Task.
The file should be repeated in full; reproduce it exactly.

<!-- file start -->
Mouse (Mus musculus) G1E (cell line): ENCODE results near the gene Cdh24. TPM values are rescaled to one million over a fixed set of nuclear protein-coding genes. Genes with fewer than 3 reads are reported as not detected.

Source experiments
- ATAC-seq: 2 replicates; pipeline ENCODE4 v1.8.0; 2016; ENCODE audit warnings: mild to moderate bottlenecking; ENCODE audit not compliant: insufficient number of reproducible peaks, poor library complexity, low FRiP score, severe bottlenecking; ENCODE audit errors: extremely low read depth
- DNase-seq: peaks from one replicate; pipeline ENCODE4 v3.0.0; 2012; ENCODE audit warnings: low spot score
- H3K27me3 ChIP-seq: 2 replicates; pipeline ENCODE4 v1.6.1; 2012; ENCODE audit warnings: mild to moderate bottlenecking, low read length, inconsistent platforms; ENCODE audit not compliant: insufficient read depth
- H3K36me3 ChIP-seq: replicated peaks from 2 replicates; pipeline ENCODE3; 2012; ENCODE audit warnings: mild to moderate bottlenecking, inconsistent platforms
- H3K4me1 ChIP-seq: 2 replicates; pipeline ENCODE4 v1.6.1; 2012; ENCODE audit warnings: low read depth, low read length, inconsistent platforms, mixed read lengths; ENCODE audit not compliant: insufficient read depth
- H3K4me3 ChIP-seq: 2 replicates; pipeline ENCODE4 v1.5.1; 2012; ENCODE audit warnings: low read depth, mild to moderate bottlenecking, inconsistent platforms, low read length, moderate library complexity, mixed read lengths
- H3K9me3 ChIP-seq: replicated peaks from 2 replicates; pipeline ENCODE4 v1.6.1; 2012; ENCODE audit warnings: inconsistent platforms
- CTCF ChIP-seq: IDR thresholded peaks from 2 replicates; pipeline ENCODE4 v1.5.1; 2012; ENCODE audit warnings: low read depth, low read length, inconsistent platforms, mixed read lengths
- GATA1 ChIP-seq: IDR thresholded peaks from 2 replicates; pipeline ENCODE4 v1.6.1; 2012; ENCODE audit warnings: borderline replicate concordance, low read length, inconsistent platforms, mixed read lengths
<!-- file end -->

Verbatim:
Mouse (Mus musculus) G1E (cell line): ENCODE results near the gene Cdh24. TPM values are rescaled to one million over a fixed set of nuclear protein-coding genes. Genes with fewer than 3 reads are reported as not detected.

Source experiments
- ATAC-seq: 2 replicates; pipeline ENCODE4 v1.8.0; 2016; ENCODE audit warnings: mild to moderate bottlenecking; ENCODE audit not compliant: insufficient number of reproducible peaks, poor library complexity, low FRiP score, severe bottlenecking; ENCODE audit errors: extremely low read depth
- DNase-seq: peaks from one replicate; pipeline ENCODE4 v3.0.0; 2012; ENCODE audit warnings: low spot score
- H3K27me3 ChIP-seq: 2 replicates; pipeline ENCODE4 v1.6.1; 2012; ENCODE audit warnings: mild to moderate bottlenecking, low read length, inconsistent platforms; ENCODE audit not compliant: insufficient read depth
- H3K36me3 ChIP-seq: replicated peaks from 2 replicates; pipeline ENCODE3; 2012; ENCODE audit warnings: mild to moderate bottlenecking, inconsistent platforms
- H3K4me1 ChIP-seq: 2 replicates; pipeline ENCODE4 v1.6.1; 2012; ENCODE audit warnings: low read depth, low read length, inconsistent platforms, mixed read lengths; ENCODE audit not compliant: insufficient read depth
- H3K4me3 ChIP-seq: 2 replicates; pipeline ENCODE4 v1.5.1; 2012; ENCODE audit warnings: low read depth, mild to moderate bottlenecking, inconsistent platforms, low read length, moderate library complexity, mixed read lengths
- H3K9me3 ChIP-seq: replicated peaks from 2 replicates; pipeline ENCODE4 v1.6.1; 2012; ENCODE audit warnings: inconsistent platforms
- CTCF ChIP-seq: IDR thresholded peaks from 2 replicates; pipeline ENCODE4 v1.5.1; 2012; ENCODE audit warnings: low read depth, low read length, inconsistent platforms, mixed read lengths
- GATA1 ChIP-seq: IDR thresholded peaks from 2 replicates; pipeline ENCODE4 v1.6.1; 2012; ENCODE audit warnings: borderline replicate concordance, low read length, inconsistent platforms, mixed read lengths